But another way to look at Bush's plan is how it will affect the Republican Party itself. Conservatives, after all, used to apply a different label to billions of dollars in no-strings-attached federal grants: Pork. So, following Deep Throat's Dictum, let's follow the money. Who gets the pork?


In Texas, the programs Bush championed -- such as Teen Challenge, which tries to cure drug addiction via religious conversion, and InnerChange, which tries to reduce recidivism among prison inmates via intensive Bible study -- weren't just nondenominational religious programs. They were primarily Christian, evangelical programs. (And it's worth noting that when Bush passed charitable-choice exemptions in Texas in 1997, most of the churches already operating secular social-service agencies opted to remain under state supervision.) Indeed, the new agency was originally going to be called, simply the Office of Faith-Based Initiatives; Carl Esbeck, an advisor to John Ashcroft who authored the "charitable choice" provisions of 1996's welfare reform bill, was an early candidate to lead it. Partly to allay fears that religious conservatives would dominate the office, the Bush Administration added "Community" to the office's title and tapped DiIulio -- a self-described "New Democrat" and a protégé of former Indianapolis mayor Stephen Goldsmith -- to run it.


But evangelical churches still stand to gain the most from "charitable choice." Philosophically predisposed to decentralization and deeply skeptical of entangling federal money, evangelical churches today generally lack both national bureaucracies and the stand-alone social service agencies that go with them. "Charitable choice" allows them to get into the social-service business on their own terms. And there's a reason why Bush might prefer to send social service money coursing through a nationwide network of Southern Baptist churches rather than, say, a nationwide network of federal drug treatment centers: Southern Baptist churches are, in a sense, the union locals of the Republican Party.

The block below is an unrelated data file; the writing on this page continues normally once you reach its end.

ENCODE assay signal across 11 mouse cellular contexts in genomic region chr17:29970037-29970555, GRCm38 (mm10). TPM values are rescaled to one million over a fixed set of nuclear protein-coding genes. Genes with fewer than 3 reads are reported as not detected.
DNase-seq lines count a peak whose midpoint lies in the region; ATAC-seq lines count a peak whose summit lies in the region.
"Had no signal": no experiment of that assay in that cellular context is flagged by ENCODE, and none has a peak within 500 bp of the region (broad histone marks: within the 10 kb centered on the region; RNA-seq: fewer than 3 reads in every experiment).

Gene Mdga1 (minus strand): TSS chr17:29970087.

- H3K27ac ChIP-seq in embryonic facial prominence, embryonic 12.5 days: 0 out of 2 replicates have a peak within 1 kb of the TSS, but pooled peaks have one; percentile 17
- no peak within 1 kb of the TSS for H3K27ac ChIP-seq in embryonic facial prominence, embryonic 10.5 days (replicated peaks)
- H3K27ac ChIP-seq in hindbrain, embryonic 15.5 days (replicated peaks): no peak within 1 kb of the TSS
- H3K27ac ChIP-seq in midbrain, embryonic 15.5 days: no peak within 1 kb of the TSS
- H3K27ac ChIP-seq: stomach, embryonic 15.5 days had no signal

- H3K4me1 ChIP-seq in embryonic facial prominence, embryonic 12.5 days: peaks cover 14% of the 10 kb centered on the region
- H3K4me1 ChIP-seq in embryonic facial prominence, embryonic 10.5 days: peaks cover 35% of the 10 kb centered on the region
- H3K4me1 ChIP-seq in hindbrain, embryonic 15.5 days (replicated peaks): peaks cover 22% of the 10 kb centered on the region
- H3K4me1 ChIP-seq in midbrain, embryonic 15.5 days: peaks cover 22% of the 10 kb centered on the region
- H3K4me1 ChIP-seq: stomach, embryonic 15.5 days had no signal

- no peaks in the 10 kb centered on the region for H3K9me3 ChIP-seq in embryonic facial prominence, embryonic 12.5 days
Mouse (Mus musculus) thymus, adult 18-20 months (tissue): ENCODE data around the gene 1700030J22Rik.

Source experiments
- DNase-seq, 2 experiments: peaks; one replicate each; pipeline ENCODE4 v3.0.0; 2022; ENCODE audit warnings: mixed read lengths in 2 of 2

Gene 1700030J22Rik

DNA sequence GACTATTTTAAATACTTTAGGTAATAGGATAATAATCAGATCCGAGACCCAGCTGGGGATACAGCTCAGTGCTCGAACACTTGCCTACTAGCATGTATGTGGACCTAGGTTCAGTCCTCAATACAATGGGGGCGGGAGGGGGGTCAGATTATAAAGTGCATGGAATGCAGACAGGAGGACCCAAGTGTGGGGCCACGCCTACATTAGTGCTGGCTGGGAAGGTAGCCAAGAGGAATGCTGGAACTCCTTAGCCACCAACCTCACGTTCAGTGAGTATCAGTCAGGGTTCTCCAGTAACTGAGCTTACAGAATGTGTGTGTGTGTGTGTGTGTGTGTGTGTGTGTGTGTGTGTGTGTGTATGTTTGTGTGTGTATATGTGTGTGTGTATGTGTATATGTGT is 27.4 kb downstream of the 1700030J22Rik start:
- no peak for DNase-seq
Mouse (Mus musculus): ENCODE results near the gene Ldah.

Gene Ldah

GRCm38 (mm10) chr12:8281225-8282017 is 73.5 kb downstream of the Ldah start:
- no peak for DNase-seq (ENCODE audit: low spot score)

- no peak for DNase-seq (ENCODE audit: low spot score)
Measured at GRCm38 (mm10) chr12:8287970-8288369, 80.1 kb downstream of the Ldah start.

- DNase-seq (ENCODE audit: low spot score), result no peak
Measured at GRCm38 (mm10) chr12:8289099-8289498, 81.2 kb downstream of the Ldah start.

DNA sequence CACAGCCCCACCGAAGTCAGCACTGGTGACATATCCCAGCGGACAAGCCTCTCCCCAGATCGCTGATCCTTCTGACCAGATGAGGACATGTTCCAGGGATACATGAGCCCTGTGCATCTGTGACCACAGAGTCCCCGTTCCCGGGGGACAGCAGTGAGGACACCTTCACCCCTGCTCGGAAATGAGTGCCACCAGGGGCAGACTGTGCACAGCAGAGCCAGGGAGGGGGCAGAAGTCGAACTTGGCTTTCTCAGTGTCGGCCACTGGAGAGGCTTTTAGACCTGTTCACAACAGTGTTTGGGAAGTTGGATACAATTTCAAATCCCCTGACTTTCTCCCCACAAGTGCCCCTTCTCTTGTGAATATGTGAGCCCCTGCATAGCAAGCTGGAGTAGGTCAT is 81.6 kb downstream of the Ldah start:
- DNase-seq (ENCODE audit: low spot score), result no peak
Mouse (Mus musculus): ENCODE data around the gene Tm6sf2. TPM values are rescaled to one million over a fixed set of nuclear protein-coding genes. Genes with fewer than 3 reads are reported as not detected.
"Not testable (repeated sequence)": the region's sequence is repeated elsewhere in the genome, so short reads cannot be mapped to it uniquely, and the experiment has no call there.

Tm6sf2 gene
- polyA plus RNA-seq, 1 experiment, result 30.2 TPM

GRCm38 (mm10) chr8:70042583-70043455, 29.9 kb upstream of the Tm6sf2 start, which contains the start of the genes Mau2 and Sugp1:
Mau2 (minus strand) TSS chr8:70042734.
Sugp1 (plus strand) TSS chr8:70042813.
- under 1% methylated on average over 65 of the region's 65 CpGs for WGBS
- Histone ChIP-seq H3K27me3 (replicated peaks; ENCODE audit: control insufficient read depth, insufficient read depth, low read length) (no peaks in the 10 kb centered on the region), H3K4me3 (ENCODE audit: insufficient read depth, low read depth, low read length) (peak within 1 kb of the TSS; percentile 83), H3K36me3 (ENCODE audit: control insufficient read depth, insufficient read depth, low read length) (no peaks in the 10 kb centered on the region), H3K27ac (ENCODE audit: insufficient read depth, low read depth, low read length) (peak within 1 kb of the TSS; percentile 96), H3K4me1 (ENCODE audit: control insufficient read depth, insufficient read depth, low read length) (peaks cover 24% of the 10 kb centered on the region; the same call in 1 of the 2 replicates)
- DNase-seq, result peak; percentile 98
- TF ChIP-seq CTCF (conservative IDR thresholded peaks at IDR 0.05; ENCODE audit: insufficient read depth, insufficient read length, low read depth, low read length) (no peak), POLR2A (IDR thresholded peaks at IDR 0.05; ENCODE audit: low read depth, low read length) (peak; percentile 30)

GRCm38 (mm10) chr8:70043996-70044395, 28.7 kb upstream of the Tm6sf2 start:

But pork doesn't just reward one's existing constituents. It also helps buy new ones. Thus it is no coincidence that African-American leaders like the Reverend Eugene Rivers and former congressman Reverend Floyd Flake are lining up behind charitable choice. Both are apostles for African-American self-sufficiency, and both combine credibility among black voters with a cultivated political ecumenism. Rivers has bootstrapped his way into the talk show circuit largely through his willingness to go on TV and criticize what he calls the "authorized leadership" of the black community; Flake has cultivated New York's Republican politicians to bring millions of dollars in public funds to a sprawling array of housing, food, and welfare programs operated out of his Queens-based church.


For Bush, who earned fewer black votes than either his father or noted Afrocentrist Bob Dole, "charitable choice" is aimed squarely at that section of the black electorate who vote Democratic and yet, by some measures (such as support for school vouchers) might be receptive to Republicans. Through the White House Office of Faith-Based and Community Initiatives, Bush can claim credit for funneling vast amounts of pork to the likes of Flake and Rivers -- and their respective flocks. Republicans, of course, used to complain endlessly when Democrats tried to reward their African-American constituents with this kind of unaccountable welfare state spending. But that was before Bush decided he wanted some African-American constituents of his own.